This thing was awesome. It pumped the equivalent of 3000 Holsteins worth of milk every nanosecond. It had super high-powered suction so that not only would it stay on while you drove, but would vacuum you to your seat without the aid of a seatbelt. It even had a fancy little attachment that allowed you to switch out bottles in the middle of pumping in case baby was REALLY hungry and couldn't wait any longer. In short, it was cool. Not 'show the neighbors' cool, but cool nonetheless.

In preparation for our camping trip that year, which was a five hour drive from the house (and as far as I was capable of travelling with a two month old, a five year old, and two teenagers), I pumped enough milk to get us through the drive, and a few extras to throw in the freezer when we got there. If I stuck one teenager next to each little kid in the van, we might not even have to actually stop. (Jason doesn't enjoy stopping. I have driven past more historic sights and roadside attractions than I can count, and Squid has learned how to pee in a water bottle).

We started Eva off with a really good feeding before we put her in her carseat, and placed a brand new bottle beside her for when she got hungry again, as the kid ate like clockwork every two hours.

With the perfect timing that is the hallmark of every infant everywhere, Eva promptly fell asleep, and chose that very day to have her first five hour long nap. About 45 minutes from our destination, she woke up, realized it had been five hours, and LOST it, demanding to be fed. To wait until she was screaming hysterically with hunger was cruel to the other campers, as we would be pulling in to our site around midnight, and pulling over on the single lane highway was not an option.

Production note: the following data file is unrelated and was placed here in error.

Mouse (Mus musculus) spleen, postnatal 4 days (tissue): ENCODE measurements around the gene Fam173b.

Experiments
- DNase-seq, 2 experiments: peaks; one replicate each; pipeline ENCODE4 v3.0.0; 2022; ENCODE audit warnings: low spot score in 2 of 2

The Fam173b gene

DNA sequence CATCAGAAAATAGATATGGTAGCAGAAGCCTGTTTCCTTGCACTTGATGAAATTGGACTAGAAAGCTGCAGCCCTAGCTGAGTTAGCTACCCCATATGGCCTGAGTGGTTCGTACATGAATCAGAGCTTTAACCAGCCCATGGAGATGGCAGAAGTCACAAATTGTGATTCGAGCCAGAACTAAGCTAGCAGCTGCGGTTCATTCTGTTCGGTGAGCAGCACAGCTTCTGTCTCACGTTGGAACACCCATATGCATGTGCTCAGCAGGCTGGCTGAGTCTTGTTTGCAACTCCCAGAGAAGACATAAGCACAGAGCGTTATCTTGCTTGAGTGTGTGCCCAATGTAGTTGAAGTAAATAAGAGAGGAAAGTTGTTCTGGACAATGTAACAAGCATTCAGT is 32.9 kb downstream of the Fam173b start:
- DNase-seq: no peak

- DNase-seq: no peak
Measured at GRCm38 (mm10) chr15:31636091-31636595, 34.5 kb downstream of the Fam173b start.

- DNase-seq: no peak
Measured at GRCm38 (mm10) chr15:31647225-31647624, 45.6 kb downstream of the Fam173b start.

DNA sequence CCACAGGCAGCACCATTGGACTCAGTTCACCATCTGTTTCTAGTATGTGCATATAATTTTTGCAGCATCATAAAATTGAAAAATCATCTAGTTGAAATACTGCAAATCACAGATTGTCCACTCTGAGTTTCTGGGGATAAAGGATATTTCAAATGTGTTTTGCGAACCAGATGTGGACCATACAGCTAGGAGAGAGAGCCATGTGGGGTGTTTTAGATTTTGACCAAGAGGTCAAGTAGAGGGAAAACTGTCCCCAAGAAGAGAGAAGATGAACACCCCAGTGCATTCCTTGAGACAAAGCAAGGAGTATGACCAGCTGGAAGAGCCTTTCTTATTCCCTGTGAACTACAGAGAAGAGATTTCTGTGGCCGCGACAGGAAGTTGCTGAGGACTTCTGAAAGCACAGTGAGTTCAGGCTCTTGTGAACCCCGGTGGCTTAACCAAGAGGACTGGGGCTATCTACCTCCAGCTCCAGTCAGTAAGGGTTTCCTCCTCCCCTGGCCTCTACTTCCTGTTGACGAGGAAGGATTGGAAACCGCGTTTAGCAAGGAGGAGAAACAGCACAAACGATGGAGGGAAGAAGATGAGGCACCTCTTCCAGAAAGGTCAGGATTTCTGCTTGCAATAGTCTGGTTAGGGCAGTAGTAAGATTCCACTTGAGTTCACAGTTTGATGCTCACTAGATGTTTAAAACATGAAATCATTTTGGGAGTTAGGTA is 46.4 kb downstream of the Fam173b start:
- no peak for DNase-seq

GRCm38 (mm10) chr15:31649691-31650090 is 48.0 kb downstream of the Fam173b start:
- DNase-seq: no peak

I congratulated myself on my foresight and planning, dug out the spare milk, and realized that the only actual bottle we remembered to bring was the one sitting beside Eva, currently full of warm, five hour old, probably poisonous, milk that had been sitting in direct sunlight since we left town. Although we had tons of those little freezer bags of milk, we had no delivery system.

Luckily, I hadn't completely finished my bottle of water, and we realized that all we needed to do was dump the old milk, rinse the baby bottle, refill, and our problem was solved. Liz passed the old bottle up to the front of the van, and (have I mentioned Jason did not like to stop on the way out camping?), in full view of the hot guy in the red sports car behind us, I rolled down the window, opened the bottle of milk, and poured.

At 110 kilometers an hour.

As it dawned on me what I had done, there was a scream from the backseat of the van. The breast milk, after flowing down the side of the van and coating the middle window with a opaque film of life-giving goodness, had found the path of least resistance, and (fortunately, by then much reduced in volume), REentered the van through the open back window, splattering Squid with the dregs of Eva's uneaten, curdled dinner. Luckily, by leaving the back window open, we had avoided having that extra milk coat the windshield of the hot guy in the car behind us, blinding him, and causing him to drive off the road into a ditch. I was grateful for that much, but I have to tell you, throwing bodily fluids at him didn't do a lot for the 'flirt with the 20 year old hottie in the sports car' portion of my evening.

I can only assume that it was new-mommy hormones and sleep deprivation that led to the debacle, but when the sun rose the following morning and illuminated the side of the van, revealing the sheer QUANTITY of milk I had poured out the window and left to dry in the night, I couldn't help but be impressed. That was one hell of a breast pump.

Yeah. On second thought, I don't love babies all THAT much.